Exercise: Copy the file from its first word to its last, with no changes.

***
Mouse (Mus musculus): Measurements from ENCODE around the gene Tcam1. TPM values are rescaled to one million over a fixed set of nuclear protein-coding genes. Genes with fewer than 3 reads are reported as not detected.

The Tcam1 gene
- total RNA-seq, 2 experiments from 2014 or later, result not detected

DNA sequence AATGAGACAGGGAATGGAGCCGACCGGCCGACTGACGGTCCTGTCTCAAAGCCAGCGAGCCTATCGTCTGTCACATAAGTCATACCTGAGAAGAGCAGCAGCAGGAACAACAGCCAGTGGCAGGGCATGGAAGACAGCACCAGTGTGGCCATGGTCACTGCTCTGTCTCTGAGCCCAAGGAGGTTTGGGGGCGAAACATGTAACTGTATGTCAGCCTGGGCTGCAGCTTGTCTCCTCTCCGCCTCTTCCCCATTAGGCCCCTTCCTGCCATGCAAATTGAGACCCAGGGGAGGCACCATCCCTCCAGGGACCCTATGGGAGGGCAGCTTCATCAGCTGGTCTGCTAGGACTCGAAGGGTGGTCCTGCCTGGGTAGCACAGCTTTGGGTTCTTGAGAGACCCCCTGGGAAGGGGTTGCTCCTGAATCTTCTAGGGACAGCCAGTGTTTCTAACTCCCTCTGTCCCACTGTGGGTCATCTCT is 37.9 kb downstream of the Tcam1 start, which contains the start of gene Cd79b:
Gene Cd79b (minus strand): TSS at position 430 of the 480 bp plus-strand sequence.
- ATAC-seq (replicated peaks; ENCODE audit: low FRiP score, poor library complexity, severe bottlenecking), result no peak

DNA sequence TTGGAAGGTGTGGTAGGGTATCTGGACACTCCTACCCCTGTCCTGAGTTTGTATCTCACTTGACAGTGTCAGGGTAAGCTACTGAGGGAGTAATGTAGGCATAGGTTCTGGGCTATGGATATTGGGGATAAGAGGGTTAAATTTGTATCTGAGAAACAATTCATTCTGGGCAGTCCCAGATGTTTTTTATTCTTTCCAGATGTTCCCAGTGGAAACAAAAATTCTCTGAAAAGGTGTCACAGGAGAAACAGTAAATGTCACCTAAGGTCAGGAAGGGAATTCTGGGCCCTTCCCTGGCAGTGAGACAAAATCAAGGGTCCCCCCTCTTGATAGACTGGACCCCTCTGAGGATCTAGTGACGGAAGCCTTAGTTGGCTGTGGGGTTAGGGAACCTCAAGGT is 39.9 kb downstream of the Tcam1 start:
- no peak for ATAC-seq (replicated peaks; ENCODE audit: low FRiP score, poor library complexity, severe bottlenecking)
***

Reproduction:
Mouse (Mus musculus): Measurements from ENCODE around the gene Tcam1. TPM values are rescaled to one million over a fixed set of nuclear protein-coding genes. Genes with fewer than 3 reads are reported as not detected.

The Tcam1 gene
- total RNA-seq, 2 experiments from 2014 or later, result not detected

DNA sequence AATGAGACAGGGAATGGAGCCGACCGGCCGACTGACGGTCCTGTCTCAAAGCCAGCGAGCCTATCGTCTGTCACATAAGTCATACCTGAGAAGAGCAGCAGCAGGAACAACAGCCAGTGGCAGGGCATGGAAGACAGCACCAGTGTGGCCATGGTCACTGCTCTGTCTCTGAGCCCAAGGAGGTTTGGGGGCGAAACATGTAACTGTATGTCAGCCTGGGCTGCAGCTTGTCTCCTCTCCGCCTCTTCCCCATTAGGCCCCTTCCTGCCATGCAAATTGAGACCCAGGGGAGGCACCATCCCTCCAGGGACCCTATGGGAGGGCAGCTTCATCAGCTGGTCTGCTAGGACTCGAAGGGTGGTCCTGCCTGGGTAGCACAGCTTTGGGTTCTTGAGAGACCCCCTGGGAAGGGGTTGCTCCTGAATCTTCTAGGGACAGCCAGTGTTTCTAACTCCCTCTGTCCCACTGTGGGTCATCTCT is 37.9 kb downstream of the Tcam1 start, which contains the start of gene Cd79b:
Gene Cd79b (minus strand): TSS at position 430 of the 480 bp plus-strand sequence.
- ATAC-seq (replicated peaks; ENCODE audit: low FRiP score, poor library complexity, severe bottlenecking), result no peak

DNA sequence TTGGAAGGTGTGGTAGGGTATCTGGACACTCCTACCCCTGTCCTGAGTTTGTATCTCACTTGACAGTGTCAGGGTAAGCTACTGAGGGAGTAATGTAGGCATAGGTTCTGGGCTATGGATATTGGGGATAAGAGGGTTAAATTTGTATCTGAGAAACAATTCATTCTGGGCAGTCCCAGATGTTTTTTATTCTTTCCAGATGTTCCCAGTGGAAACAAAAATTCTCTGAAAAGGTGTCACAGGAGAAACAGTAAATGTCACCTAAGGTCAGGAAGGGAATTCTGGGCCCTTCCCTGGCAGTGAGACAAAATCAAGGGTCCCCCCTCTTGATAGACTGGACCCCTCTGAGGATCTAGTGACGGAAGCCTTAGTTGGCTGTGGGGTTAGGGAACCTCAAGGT is 39.9 kb downstream of the Tcam1 start:
- no peak for ATAC-seq (replicated peaks; ENCODE audit: low FRiP score, poor library complexity, severe bottlenecking)